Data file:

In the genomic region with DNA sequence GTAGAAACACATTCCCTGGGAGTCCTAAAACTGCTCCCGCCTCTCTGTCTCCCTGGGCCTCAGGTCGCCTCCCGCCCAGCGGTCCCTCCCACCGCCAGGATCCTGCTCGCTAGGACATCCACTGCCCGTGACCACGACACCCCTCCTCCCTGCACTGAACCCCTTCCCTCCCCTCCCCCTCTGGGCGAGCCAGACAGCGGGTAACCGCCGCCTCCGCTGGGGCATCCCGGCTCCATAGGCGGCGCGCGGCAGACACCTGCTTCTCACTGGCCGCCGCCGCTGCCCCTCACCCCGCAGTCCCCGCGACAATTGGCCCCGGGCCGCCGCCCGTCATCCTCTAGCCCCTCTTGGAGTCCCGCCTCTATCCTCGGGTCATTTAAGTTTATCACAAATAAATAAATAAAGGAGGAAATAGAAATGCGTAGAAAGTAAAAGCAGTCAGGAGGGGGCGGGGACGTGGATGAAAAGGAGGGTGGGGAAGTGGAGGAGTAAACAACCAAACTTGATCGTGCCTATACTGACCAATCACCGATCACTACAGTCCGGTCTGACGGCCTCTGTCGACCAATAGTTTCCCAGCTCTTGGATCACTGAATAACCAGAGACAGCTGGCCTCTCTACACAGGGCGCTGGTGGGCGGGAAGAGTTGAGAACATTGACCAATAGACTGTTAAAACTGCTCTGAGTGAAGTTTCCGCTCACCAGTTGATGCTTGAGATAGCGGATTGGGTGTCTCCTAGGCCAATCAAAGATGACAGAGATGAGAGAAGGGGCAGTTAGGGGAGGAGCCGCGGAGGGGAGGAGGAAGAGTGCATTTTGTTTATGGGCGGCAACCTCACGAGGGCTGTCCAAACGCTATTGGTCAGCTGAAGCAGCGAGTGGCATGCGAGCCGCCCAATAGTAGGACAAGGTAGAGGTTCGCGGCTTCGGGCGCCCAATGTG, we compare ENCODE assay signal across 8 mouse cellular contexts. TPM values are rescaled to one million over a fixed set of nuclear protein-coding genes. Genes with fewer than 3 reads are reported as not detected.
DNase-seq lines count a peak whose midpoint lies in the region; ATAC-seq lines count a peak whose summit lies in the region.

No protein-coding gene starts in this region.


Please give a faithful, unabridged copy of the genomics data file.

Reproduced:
In the genomic region with DNA sequence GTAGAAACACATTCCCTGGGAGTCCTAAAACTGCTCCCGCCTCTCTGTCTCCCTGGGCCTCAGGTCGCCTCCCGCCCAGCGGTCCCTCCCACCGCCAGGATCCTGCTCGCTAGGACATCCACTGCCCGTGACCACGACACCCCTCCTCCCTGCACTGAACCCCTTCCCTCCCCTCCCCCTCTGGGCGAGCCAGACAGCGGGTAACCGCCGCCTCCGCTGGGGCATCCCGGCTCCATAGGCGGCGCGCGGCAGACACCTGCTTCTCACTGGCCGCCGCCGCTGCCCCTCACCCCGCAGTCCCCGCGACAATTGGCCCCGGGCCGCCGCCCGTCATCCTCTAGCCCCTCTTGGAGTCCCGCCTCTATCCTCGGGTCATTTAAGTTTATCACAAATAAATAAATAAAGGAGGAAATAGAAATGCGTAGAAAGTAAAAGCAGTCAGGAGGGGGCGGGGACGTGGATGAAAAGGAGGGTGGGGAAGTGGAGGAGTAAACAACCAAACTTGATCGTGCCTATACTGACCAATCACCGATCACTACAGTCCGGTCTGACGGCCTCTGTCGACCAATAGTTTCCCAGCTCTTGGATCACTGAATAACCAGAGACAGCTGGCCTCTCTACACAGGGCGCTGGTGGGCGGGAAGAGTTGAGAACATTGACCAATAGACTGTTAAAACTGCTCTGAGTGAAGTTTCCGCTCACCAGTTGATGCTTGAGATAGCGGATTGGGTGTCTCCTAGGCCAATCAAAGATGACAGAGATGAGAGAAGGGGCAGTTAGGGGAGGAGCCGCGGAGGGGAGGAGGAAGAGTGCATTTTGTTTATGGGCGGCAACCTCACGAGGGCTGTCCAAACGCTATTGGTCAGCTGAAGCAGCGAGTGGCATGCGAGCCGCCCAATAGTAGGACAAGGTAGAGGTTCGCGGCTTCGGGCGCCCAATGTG, we compare ENCODE assay signal across 8 mouse cellular contexts. TPM values are rescaled to one million over a fixed set of nuclear protein-coding genes. Genes with fewer than 3 reads are reported as not detected.
DNase-seq lines count a peak whose midpoint lies in the region; ATAC-seq lines count a peak whose summit lies in the region.

No protein-coding gene starts in this region.